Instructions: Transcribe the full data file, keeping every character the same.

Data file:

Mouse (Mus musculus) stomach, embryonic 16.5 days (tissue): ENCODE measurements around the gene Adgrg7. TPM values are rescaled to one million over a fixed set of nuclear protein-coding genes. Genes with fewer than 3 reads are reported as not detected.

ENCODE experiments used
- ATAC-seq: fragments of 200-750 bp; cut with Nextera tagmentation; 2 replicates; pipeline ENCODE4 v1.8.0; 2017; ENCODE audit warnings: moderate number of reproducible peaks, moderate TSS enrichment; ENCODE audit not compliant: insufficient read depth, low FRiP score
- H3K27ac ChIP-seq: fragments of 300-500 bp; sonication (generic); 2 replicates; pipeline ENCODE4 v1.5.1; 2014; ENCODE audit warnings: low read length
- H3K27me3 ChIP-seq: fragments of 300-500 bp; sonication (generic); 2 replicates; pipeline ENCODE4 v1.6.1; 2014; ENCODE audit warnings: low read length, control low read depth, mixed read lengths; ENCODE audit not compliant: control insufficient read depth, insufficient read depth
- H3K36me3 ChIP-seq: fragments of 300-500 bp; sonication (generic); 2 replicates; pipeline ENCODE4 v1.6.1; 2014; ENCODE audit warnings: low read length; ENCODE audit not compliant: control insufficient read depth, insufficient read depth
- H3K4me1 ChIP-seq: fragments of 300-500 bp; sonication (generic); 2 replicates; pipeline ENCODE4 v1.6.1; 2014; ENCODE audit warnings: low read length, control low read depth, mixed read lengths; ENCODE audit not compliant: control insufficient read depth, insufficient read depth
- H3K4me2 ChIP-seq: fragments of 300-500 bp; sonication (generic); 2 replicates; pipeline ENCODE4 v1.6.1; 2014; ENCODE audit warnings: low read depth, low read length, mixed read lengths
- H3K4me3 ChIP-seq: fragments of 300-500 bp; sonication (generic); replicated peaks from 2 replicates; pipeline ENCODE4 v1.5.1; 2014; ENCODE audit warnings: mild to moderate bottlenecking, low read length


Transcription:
Mouse (Mus musculus) stomach, embryonic 16.5 days (tissue): ENCODE measurements around the gene Adgrg7. TPM values are rescaled to one million over a fixed set of nuclear protein-coding genes. Genes with fewer than 3 reads are reported as not detected.

ENCODE experiments used
- ATAC-seq: fragments of 200-750 bp; cut with Nextera tagmentation; 2 replicates; pipeline ENCODE4 v1.8.0; 2017; ENCODE audit warnings: moderate number of reproducible peaks, moderate TSS enrichment; ENCODE audit not compliant: insufficient read depth, low FRiP score
- H3K27ac ChIP-seq: fragments of 300-500 bp; sonication (generic); 2 replicates; pipeline ENCODE4 v1.5.1; 2014; ENCODE audit warnings: low read length
- H3K27me3 ChIP-seq: fragments of 300-500 bp; sonication (generic); 2 replicates; pipeline ENCODE4 v1.6.1; 2014; ENCODE audit warnings: low read length, control low read depth, mixed read lengths; ENCODE audit not compliant: control insufficient read depth, insufficient read depth
- H3K36me3 ChIP-seq: fragments of 300-500 bp; sonication (generic); 2 replicates; pipeline ENCODE4 v1.6.1; 2014; ENCODE audit warnings: low read length; ENCODE audit not compliant: control insufficient read depth, insufficient read depth
- H3K4me1 ChIP-seq: fragments of 300-500 bp; sonication (generic); 2 replicates; pipeline ENCODE4 v1.6.1; 2014; ENCODE audit warnings: low read length, control low read depth, mixed read lengths; ENCODE audit not compliant: control insufficient read depth, insufficient read depth
- H3K4me2 ChIP-seq: fragments of 300-500 bp; sonication (generic); 2 replicates; pipeline ENCODE4 v1.6.1; 2014; ENCODE audit warnings: low read depth, low read length, mixed read lengths
- H3K4me3 ChIP-seq: fragments of 300-500 bp; sonication (generic); replicated peaks from 2 replicates; pipeline ENCODE4 v1.5.1; 2014; ENCODE audit warnings: mild to moderate bottlenecking, low read length